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TSA should be responsible for all baggage losses

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Old Aug 28, 17, 11:11 am
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TSA should be responsible for all baggage losses

Thread title says it all. TSA should be responsible for paying for all reported luggage damage or theft within 30 days. All payments will be directly offset by reductions in bonuses for anyone who works in baggage screening - TSOs, LTSOs and STSOs.

If TSA is responsible for all damage claims, TSA will have an incentive to police the area. Lazy LTSOs and STSOs will have an incentive to reduce theft and damage (unless they are actually participating) because it come out of their bonuses. TSA will only be allowed to deny a claim if the claimant is given clear video footage demonstrating his/her bag was not tampered with by TSA.

If TSA can prove it did not mishandle a pax bag, then the airline is clearly on the hook. That will incentivize the airlines to monitor their own people more closely and we will all be safer for it.

If an LTSO or STSO doesn't get a bonus because the money went to reimburse pax for damaged belongings, maybe that LTSO or STSO won't think it's so funny anymore to watch TSOs toss opened containers back into pax bags.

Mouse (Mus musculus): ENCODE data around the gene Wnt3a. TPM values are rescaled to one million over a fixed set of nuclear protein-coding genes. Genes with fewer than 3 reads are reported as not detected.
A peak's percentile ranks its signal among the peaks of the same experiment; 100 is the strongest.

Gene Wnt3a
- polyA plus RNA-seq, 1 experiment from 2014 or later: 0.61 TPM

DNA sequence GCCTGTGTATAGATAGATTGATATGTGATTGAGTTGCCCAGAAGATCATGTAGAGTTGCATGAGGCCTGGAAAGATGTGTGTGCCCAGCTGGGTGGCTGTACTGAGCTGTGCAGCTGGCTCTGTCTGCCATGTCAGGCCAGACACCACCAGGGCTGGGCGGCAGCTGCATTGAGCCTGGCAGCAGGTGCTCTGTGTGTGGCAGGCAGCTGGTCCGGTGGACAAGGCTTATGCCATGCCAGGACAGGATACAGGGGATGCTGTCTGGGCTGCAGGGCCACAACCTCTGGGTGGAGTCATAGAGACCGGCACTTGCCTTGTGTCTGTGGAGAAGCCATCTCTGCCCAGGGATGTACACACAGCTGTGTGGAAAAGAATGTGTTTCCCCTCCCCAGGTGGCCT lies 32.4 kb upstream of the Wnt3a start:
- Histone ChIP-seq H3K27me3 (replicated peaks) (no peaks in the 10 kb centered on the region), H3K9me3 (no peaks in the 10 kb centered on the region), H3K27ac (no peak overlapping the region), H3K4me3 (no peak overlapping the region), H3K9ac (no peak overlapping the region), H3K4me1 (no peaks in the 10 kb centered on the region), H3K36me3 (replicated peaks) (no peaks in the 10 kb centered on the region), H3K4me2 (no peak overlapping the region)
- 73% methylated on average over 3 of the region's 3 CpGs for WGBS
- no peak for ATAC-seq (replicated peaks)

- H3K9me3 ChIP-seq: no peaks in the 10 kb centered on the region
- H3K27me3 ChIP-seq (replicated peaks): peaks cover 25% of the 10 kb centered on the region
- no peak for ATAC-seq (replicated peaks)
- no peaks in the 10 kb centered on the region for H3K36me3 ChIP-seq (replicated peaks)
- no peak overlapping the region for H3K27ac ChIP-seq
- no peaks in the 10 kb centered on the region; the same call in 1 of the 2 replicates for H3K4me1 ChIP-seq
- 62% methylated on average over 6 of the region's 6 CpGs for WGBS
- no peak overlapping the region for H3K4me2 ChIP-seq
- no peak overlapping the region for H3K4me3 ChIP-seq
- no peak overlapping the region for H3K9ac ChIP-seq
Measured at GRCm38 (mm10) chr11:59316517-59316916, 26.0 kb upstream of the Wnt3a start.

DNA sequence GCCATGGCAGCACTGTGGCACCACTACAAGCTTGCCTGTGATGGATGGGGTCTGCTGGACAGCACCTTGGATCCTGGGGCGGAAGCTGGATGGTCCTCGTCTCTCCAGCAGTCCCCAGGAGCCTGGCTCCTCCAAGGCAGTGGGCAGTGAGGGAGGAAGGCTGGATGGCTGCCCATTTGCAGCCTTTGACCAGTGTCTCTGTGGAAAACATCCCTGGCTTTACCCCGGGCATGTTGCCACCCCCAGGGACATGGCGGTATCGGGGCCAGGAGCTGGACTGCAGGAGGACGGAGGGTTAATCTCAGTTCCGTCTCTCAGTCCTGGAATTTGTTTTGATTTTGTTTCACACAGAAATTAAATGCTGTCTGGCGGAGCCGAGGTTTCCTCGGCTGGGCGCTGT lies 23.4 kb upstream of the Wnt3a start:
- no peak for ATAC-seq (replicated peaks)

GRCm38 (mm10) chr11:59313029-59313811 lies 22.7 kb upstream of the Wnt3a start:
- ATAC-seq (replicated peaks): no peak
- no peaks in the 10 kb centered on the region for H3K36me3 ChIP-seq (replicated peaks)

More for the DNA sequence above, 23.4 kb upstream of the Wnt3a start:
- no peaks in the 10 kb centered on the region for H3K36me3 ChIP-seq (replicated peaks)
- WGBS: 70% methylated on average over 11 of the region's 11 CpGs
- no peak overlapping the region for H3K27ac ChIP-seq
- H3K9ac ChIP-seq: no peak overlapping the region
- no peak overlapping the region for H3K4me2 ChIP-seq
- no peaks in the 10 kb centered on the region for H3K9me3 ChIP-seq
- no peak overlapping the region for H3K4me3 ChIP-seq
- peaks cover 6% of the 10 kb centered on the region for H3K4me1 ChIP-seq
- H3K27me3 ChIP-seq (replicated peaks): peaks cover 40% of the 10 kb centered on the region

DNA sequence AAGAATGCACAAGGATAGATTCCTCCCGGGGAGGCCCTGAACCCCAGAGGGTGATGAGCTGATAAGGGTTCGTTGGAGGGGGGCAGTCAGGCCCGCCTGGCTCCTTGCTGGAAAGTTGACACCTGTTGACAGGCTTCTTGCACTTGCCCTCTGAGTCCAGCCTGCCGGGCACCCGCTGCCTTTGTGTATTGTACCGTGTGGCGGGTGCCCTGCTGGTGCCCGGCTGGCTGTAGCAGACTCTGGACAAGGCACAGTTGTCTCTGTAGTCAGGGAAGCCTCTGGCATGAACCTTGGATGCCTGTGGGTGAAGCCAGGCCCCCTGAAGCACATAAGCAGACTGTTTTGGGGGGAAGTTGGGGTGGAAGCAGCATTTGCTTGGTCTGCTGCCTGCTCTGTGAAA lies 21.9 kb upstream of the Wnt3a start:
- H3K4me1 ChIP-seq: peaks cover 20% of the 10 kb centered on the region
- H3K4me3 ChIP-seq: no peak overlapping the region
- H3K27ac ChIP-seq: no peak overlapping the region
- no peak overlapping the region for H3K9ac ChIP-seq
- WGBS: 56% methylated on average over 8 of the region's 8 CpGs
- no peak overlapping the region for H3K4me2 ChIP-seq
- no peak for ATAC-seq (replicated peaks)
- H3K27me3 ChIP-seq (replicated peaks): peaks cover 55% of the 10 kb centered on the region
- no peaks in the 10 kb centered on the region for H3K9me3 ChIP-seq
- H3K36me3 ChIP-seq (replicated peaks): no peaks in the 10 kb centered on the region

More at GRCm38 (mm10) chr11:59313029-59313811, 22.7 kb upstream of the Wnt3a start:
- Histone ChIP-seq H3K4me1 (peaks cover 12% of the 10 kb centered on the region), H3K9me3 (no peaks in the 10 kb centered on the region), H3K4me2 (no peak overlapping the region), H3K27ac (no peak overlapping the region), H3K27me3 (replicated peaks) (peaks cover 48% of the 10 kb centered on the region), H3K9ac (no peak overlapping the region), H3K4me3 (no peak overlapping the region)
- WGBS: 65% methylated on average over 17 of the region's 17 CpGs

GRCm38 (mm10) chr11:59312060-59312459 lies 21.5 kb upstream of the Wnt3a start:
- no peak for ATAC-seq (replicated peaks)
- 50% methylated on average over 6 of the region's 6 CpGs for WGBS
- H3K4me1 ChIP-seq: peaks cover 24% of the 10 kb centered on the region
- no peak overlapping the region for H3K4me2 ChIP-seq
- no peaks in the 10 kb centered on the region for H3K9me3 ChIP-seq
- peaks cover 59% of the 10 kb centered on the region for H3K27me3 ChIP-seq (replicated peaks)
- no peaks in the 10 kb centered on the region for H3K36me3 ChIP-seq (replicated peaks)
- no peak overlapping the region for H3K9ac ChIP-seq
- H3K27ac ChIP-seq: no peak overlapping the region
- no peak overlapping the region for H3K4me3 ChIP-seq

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Old Aug 28, 17, 11:25 am
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"paying for all reported luggage damage"?

That is an absolute invitation to fraud.

The number of people who think that their taxes are too high so they figure they can get the government to pay for new luggage might be something Congress would look at.

In a word, not likely that Congress is going to appropriate funds for this purpose.
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Old Aug 28, 17, 11:30 am
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I agree .

TSA requires access to checked baggage, routinely cut off TSA approved locks, and there are far to many reports of open liquids and such being dumped in inspected checked bags that clearly point to TSA misdeeds. And yes, the cost should come directly out of the pocket of the TSA employee who inspected that bag. There should be identity stamps on the TSA Inspection Notice that leads back to the individual screener. Failure to document the screening should be an automatic termination.